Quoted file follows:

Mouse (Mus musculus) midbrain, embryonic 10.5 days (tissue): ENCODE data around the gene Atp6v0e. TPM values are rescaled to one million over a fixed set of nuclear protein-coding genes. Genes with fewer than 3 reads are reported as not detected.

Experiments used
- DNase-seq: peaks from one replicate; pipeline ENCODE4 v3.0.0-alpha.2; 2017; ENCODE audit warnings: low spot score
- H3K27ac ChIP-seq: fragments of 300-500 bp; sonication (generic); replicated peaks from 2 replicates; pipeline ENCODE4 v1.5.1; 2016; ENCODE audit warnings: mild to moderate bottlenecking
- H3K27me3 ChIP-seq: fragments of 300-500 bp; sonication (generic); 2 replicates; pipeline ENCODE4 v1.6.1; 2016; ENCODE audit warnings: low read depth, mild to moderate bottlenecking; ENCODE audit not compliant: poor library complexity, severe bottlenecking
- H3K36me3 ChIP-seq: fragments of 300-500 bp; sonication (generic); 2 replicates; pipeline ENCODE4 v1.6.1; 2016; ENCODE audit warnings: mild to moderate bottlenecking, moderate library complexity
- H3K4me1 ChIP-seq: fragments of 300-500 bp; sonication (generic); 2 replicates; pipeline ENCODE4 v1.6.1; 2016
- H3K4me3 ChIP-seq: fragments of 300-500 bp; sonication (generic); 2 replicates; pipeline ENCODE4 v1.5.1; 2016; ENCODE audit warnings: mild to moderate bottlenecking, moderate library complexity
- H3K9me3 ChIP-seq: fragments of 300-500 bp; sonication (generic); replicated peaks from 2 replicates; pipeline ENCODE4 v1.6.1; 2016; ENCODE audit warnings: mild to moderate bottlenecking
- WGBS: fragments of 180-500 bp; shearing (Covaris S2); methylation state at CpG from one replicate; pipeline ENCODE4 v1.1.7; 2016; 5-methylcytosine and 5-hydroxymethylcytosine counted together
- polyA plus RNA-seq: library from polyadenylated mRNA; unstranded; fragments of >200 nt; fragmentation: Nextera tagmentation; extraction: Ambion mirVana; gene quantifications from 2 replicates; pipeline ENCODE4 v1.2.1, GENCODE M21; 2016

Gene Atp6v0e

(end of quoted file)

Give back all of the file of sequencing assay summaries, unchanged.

Mouse (Mus musculus) midbrain, embryonic 10.5 days (tissue): ENCODE data around the gene Atp6v0e. TPM values are rescaled to one million over a fixed set of nuclear protein-coding genes. Genes with fewer than 3 reads are reported as not detected.

Experiments used
- DNase-seq: peaks from one replicate; pipeline ENCODE4 v3.0.0-alpha.2; 2017; ENCODE audit warnings: low spot score
- H3K27ac ChIP-seq: fragments of 300-500 bp; sonication (generic); replicated peaks from 2 replicates; pipeline ENCODE4 v1.5.1; 2016; ENCODE audit warnings: mild to moderate bottlenecking
- H3K27me3 ChIP-seq: fragments of 300-500 bp; sonication (generic); 2 replicates; pipeline ENCODE4 v1.6.1; 2016; ENCODE audit warnings: low read depth, mild to moderate bottlenecking; ENCODE audit not compliant: poor library complexity, severe bottlenecking
- H3K36me3 ChIP-seq: fragments of 300-500 bp; sonication (generic); 2 replicates; pipeline ENCODE4 v1.6.1; 2016; ENCODE audit warnings: mild to moderate bottlenecking, moderate library complexity
- H3K4me1 ChIP-seq: fragments of 300-500 bp; sonication (generic); 2 replicates; pipeline ENCODE4 v1.6.1; 2016
- H3K4me3 ChIP-seq: fragments of 300-500 bp; sonication (generic); 2 replicates; pipeline ENCODE4 v1.5.1; 2016; ENCODE audit warnings: mild to moderate bottlenecking, moderate library complexity
- H3K9me3 ChIP-seq: fragments of 300-500 bp; sonication (generic); replicated peaks from 2 replicates; pipeline ENCODE4 v1.6.1; 2016; ENCODE audit warnings: mild to moderate bottlenecking
- WGBS: fragments of 180-500 bp; shearing (Covaris S2); methylation state at CpG from one replicate; pipeline ENCODE4 v1.1.7; 2016; 5-methylcytosine and 5-hydroxymethylcytosine counted together
- polyA plus RNA-seq: library from polyadenylated mRNA; unstranded; fragments of >200 nt; fragmentation: Nextera tagmentation; extraction: Ambion mirVana; gene quantifications from 2 replicates; pipeline ENCODE4 v1.2.1, GENCODE M21; 2016

Gene Atp6v0e